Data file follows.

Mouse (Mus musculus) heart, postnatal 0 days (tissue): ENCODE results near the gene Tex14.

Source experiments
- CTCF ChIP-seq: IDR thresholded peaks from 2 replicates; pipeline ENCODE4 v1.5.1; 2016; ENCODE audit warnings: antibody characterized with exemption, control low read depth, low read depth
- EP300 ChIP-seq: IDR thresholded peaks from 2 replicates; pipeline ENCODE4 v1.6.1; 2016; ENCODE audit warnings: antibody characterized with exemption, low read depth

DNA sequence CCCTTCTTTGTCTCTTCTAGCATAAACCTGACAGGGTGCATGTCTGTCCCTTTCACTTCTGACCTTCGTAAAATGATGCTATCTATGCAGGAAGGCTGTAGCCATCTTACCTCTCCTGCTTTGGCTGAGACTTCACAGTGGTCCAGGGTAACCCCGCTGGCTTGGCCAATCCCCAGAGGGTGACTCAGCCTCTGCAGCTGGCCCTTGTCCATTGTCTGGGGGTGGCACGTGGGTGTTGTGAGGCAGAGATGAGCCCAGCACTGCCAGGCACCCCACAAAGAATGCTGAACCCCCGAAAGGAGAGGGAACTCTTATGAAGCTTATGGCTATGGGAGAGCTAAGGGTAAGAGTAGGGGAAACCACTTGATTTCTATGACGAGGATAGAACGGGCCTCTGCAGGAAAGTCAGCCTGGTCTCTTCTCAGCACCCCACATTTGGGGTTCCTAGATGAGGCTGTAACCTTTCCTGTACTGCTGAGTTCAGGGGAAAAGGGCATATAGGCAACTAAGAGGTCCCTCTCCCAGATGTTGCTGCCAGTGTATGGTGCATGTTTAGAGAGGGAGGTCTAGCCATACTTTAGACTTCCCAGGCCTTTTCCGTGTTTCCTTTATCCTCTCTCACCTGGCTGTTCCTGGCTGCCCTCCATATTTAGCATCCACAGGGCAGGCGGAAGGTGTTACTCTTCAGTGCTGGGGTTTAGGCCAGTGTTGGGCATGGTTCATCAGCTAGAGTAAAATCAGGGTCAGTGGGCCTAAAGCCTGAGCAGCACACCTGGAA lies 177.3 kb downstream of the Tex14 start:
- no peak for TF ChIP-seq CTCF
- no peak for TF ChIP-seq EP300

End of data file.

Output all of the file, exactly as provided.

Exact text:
Mouse (Mus musculus) heart, postnatal 0 days (tissue): ENCODE results near the gene Tex14.

Source experiments
- CTCF ChIP-seq: IDR thresholded peaks from 2 replicates; pipeline ENCODE4 v1.5.1; 2016; ENCODE audit warnings: antibody characterized with exemption, control low read depth, low read depth
- EP300 ChIP-seq: IDR thresholded peaks from 2 replicates; pipeline ENCODE4 v1.6.1; 2016; ENCODE audit warnings: antibody characterized with exemption, low read depth

DNA sequence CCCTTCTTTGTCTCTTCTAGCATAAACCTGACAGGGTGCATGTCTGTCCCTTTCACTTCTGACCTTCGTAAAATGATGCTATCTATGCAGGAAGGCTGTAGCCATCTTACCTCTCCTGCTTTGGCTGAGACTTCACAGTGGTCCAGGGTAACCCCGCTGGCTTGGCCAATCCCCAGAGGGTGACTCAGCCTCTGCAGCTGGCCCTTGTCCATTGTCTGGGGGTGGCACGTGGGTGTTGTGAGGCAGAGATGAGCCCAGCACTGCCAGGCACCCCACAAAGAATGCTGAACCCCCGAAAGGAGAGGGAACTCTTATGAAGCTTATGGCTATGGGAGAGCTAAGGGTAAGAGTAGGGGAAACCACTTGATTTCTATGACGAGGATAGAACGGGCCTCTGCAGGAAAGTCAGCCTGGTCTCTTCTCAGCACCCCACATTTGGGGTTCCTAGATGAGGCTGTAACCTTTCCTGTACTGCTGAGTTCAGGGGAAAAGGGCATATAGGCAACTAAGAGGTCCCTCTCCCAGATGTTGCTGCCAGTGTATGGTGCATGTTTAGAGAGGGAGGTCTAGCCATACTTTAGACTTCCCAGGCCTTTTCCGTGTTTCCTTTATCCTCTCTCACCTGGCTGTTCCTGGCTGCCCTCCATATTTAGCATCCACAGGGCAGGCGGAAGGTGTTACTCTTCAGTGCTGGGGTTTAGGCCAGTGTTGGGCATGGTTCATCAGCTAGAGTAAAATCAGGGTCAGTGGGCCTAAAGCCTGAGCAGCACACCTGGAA lies 177.3 kb downstream of the Tex14 start:
- no peak for TF ChIP-seq CTCF
- no peak for TF ChIP-seq EP300